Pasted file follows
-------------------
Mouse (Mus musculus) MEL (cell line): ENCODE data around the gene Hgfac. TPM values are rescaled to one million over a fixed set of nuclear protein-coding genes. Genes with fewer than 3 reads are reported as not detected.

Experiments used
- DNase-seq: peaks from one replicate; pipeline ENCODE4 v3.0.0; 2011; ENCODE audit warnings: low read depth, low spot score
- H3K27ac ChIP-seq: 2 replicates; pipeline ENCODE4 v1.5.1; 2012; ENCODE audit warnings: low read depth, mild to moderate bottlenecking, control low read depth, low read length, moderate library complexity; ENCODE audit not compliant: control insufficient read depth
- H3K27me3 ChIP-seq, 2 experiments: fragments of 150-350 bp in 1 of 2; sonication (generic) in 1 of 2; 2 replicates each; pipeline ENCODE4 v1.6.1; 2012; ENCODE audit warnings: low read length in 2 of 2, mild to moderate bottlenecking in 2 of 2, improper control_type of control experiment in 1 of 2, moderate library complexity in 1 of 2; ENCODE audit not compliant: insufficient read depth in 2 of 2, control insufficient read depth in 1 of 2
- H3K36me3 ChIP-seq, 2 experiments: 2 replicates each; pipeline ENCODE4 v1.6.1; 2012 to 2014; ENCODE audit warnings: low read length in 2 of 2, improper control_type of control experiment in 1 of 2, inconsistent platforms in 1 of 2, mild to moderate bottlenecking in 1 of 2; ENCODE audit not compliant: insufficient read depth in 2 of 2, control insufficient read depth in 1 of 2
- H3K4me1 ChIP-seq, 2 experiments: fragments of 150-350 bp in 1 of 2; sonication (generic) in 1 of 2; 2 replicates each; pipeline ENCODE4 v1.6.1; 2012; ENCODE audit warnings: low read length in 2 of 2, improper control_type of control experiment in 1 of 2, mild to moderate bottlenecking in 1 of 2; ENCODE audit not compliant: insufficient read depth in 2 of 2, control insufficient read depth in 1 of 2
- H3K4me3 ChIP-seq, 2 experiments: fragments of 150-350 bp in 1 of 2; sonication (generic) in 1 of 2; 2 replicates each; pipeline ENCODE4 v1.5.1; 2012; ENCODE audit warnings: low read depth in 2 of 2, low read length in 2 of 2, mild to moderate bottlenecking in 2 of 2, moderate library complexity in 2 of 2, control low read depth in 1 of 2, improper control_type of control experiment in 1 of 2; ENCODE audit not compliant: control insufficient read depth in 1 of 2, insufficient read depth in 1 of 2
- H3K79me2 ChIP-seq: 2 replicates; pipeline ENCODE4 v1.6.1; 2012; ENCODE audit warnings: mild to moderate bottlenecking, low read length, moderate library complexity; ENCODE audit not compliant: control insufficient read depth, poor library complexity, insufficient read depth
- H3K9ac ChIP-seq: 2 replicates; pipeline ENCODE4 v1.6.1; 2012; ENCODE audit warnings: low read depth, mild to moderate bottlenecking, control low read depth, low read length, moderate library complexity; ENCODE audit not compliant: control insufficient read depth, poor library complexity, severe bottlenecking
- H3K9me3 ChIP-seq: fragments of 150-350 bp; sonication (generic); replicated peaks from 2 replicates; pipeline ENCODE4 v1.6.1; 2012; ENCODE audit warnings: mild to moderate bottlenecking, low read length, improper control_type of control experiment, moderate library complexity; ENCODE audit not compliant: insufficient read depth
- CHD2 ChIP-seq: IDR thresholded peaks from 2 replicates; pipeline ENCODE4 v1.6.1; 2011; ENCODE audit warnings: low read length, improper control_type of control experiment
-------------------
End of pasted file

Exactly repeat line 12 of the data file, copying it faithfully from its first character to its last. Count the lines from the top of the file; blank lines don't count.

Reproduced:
- CHD2 ChIP-seq: IDR thresholded peaks from 2 replicates; pipeline ENCODE4 v1.6.1; 2011; ENCODE audit warnings: low read length, improper control_type of control experiment